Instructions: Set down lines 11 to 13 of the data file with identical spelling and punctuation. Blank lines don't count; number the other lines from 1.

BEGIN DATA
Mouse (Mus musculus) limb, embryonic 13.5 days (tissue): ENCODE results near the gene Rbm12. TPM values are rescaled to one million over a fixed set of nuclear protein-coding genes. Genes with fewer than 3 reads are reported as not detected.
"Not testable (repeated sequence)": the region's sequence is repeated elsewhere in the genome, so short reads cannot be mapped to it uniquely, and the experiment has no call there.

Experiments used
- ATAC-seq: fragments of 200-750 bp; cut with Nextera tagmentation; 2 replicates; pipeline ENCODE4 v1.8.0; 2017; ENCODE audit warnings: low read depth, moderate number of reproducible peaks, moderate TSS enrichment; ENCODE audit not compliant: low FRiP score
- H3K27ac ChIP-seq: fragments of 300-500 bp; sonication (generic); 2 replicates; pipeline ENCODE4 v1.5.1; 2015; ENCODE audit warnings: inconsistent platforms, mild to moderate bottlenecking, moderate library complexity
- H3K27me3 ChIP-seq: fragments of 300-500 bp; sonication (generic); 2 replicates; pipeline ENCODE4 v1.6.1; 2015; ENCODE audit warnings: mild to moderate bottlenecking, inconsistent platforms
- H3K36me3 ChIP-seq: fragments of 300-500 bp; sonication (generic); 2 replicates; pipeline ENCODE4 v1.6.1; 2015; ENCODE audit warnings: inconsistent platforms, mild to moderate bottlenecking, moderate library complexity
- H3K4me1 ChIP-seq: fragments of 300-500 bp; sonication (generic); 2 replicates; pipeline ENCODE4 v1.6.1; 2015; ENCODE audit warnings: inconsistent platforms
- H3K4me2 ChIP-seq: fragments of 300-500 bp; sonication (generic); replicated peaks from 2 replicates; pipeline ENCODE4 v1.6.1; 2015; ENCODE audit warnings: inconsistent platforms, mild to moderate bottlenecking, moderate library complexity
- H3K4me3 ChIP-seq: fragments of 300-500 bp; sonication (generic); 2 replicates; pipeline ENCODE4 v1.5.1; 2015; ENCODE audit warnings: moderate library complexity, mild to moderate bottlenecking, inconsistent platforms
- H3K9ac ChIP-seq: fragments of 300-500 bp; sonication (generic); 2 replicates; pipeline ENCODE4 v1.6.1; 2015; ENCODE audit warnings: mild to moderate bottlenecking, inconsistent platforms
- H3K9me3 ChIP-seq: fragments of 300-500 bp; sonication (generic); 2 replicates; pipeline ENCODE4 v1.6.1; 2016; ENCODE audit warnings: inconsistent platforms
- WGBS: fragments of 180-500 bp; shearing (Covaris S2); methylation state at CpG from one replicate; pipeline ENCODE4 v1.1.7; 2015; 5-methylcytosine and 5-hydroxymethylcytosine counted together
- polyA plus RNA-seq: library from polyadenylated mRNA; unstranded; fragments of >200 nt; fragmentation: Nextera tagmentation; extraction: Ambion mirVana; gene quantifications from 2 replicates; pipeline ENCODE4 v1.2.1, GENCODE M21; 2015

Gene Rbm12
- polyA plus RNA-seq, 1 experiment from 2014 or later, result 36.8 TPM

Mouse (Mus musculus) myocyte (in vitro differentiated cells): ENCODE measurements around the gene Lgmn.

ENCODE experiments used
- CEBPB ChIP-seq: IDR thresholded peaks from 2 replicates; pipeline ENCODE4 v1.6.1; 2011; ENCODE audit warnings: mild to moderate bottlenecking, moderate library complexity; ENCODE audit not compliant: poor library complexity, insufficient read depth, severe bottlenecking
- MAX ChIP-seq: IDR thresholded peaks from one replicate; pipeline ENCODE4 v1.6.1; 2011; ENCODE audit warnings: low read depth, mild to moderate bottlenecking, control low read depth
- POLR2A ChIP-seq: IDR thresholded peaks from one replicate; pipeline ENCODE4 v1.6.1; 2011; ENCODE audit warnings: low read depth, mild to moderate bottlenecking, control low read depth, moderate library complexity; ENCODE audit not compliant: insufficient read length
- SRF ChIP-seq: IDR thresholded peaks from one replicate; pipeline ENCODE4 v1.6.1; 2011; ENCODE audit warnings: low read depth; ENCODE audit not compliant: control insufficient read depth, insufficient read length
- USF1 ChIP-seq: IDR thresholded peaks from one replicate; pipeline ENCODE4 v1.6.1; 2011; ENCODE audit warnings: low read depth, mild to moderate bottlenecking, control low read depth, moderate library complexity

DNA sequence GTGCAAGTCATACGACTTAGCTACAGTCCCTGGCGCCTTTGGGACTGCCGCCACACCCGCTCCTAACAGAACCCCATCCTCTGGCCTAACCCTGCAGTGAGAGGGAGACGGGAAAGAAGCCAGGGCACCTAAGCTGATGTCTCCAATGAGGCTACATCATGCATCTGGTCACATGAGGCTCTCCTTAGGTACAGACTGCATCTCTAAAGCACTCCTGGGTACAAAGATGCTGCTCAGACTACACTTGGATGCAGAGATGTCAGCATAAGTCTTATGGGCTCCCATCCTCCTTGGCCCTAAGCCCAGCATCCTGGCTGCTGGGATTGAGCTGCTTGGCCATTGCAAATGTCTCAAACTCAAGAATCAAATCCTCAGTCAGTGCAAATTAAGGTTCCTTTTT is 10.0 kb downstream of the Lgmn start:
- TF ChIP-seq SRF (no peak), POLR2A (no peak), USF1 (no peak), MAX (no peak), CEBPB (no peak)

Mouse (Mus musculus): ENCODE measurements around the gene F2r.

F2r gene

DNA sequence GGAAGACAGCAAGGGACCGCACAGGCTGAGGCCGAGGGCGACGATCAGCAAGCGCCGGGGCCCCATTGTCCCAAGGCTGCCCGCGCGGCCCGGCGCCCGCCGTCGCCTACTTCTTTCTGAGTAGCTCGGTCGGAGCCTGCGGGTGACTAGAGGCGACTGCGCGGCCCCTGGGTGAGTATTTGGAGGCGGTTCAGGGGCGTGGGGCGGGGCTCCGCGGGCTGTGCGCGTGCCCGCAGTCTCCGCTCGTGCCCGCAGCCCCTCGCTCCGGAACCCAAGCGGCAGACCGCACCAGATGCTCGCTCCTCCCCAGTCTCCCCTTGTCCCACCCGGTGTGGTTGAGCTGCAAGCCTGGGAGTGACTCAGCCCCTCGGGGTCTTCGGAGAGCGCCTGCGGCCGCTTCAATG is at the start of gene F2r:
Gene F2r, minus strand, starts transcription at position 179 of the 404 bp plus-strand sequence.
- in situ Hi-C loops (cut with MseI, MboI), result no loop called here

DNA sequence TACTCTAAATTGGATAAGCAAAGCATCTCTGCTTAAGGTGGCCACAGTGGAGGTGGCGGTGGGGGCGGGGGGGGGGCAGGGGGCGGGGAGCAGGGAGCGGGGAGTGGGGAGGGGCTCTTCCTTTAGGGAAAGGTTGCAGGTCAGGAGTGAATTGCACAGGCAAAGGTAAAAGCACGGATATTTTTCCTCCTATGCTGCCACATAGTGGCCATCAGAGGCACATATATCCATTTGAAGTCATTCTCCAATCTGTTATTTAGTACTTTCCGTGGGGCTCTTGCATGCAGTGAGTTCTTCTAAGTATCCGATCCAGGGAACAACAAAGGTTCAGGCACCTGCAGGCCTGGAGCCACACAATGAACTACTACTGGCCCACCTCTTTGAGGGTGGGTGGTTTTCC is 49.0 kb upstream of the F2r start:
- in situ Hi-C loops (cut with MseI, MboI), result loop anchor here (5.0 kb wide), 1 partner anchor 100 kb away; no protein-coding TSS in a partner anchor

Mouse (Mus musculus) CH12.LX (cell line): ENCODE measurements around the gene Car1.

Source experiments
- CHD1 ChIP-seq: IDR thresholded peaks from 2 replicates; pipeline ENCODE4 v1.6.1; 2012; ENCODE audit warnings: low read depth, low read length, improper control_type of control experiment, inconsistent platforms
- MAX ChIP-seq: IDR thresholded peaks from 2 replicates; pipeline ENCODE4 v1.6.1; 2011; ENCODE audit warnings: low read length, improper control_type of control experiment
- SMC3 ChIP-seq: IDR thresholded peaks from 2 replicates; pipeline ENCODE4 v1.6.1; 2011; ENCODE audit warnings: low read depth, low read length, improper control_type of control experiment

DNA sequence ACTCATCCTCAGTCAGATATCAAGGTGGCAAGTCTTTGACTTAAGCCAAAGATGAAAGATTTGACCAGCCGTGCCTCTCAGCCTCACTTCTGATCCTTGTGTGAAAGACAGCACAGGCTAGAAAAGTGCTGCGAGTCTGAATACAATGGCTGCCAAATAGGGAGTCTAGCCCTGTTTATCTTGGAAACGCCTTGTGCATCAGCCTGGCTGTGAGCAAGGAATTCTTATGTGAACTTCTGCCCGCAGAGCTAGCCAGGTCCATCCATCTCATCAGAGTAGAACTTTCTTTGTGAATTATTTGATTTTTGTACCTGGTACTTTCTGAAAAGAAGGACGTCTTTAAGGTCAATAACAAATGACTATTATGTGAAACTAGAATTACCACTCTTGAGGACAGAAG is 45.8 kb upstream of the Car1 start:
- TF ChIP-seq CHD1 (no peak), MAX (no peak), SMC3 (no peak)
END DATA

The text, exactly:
- H3K9ac ChIP-seq: fragments of 300-500 bp; sonication (generic); 2 replicates; pipeline ENCODE4 v1.6.1; 2015; ENCODE audit warnings: mild to moderate bottlenecking, inconsistent platforms
- H3K9me3 ChIP-seq: fragments of 300-500 bp; sonication (generic); 2 replicates; pipeline ENCODE4 v1.6.1; 2016; ENCODE audit warnings: inconsistent platforms
- WGBS: fragments of 180-500 bp; shearing (Covaris S2); methylation state at CpG from one replicate; pipeline ENCODE4 v1.1.7; 2015; 5-methylcytosine and 5-hydroxymethylcytosine counted together